Later, Kosok’s assistant, Maria Reiche, a German-born teacher and mathematician, found the same effect occurred on the summer solstice. She began to map the lines and discovered 18 different kinds of animals and birds. After Kosok left Peru in the 1940s, Reiche remained, dedicating her life to unravelling the mystery.
Her former home near Nazca, where she’s buried, is now a small museum, filled with her yellowing maps, blueprints, measuring tape and rolls of papers. There are photographs of her perched on top of a ladder in the middle of the desert, squinting in the bright sunlight to examine the lines; she even persuaded the Peruvian Air Force to help her make aerial photographic surveys.
Dubbed ‘the Lady of the Lines’, she also brought them to the world’s attention and played a vitally important role in their protection and conservation, educating both the public and the Peruvian government about their importance. She paid for private security to prevent them from further damage and convinced the government to limit access to the area. In 1994, four years before her death, the lines were finally declared a Unesco World Heritage Site – though not in time to save the Lizard, which was sliced in two by the Pan-American Highway.
Reiche believed the lines were built with sophisticated mathematical precision. However, in 1968 the English astronomer Gerald Hawkins effectively disproved her theory of astronomical alignment. He specialised in the field of archaeoastronomy and, using the same techniques he applied at Stonehenge, found that the lines he studied didn’t correspond to any celestial bodies.
The same year, perhaps the most implausible theory on the lines came from Swiss author, Erich von Daniken, who suggested in his book, Chariots of the Gods, that they were the runways of an ancient airfield used by extraterrestrial spacecraft. Other researchers believe that the lines are a precursor of the Inca ceques (sacred pathways) that radiate from Cusco, or a giant map pinpointing underground water supplies.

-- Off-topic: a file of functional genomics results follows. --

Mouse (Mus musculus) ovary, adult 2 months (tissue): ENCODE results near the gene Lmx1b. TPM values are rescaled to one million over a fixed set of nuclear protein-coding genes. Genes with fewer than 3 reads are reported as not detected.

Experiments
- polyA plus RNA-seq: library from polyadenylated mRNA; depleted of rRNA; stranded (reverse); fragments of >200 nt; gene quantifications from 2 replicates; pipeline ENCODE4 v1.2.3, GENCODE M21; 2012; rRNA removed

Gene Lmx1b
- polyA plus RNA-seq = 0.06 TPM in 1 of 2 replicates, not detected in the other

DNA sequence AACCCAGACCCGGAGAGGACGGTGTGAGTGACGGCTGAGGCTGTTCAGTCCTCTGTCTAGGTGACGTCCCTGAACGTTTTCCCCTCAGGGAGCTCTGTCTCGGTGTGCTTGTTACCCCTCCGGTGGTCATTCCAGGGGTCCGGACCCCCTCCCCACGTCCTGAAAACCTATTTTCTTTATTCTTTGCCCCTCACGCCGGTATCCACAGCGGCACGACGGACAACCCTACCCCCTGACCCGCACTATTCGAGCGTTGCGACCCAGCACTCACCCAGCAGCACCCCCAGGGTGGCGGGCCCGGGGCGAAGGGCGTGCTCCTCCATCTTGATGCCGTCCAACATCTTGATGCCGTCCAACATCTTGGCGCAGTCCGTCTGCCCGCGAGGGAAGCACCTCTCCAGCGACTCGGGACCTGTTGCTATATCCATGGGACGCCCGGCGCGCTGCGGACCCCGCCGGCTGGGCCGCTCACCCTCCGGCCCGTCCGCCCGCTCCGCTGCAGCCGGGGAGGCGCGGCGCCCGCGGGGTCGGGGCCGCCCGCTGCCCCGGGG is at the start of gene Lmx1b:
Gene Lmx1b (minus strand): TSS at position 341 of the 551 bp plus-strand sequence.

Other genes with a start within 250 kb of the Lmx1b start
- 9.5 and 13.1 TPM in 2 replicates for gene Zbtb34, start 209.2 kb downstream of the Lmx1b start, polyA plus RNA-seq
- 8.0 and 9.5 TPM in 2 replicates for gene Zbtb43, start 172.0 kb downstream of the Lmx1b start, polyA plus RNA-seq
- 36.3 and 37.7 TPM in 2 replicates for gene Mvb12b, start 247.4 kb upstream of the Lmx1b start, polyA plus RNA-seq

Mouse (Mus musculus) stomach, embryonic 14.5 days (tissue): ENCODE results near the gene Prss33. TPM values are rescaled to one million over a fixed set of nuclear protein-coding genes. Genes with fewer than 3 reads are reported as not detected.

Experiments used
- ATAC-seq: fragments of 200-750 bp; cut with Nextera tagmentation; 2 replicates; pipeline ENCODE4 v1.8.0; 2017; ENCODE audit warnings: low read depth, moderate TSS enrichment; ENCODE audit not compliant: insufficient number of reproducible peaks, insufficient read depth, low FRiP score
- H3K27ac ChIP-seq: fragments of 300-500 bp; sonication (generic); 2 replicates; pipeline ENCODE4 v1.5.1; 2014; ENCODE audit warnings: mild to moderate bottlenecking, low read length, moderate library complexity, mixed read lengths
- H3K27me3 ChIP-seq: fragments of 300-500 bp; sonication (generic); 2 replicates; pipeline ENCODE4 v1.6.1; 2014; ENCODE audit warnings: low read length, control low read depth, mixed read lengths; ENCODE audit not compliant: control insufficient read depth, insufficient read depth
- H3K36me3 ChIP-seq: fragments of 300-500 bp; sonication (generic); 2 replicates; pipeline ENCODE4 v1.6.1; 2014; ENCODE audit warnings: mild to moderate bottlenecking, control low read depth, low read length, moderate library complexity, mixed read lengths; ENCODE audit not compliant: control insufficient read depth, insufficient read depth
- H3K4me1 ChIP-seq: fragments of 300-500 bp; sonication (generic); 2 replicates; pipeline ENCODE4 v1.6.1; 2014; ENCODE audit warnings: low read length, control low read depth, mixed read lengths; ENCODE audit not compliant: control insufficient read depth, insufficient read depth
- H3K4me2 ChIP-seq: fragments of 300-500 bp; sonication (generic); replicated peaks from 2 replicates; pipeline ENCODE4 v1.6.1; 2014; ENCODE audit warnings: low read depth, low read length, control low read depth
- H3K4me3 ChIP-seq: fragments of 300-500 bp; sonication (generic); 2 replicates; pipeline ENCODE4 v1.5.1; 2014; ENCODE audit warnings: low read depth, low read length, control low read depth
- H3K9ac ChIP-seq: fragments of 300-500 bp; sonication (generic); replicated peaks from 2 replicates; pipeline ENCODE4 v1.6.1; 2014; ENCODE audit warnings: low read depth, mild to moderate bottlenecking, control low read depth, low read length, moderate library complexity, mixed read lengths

Because the lines are best seen from above, there are those who suspected that the Nazca were capable of flight long before Leonardo da Vinci sketched his flying machines. Pottery remains depict what could have been a kite or balloon, so enterprising researchers created a balloon out of materials that would have been available to the Nazca; after several attempts, it was airborne for less than 15 minutes.
Exalting the elements
While most people only view the Nazca Lines from the air, to really grasp their scale and the harsh nature of the terrain, you need to see them at close quarters. Before 1994, you could drive up to them in your car but now the closest you can get is the observation tower that Reiche helped to sponsor.
Climbing the rickety metal staircase, I could see how the Pan-American Highway had split the barren landscape in half, disappearing into the horizon en route to Chile. The odd lorry rumbled by, but then all was silent save for the whistling wind.
The flat, rock-covered plain stretched as far as my eyes could see, only broken up by the occasional dune and the pale lines that, from that tower, appeared as wide as a pathway. I looked out in awe over the upside-down figure of the Tree – perhaps the tree of life, or more likely the huarango tree that used to flourish here; with the longest roots of any tree in the world it could reach the deepest water and would bring it back to the surface for other plants.
Next to it is the figure known as the Hands, one with four fingers, the other with five. According to Josué Lancho Rojas, it’s more likely a frog or a toad. Josué is a historian and Nazca expert. At 68, he’s spent years studying the lines, working closely with archaeologists such as the Italian, Giuseppe Orefici, whose finds can be seen in the small but fascinating Museo Didáctico Antonini in Nazca.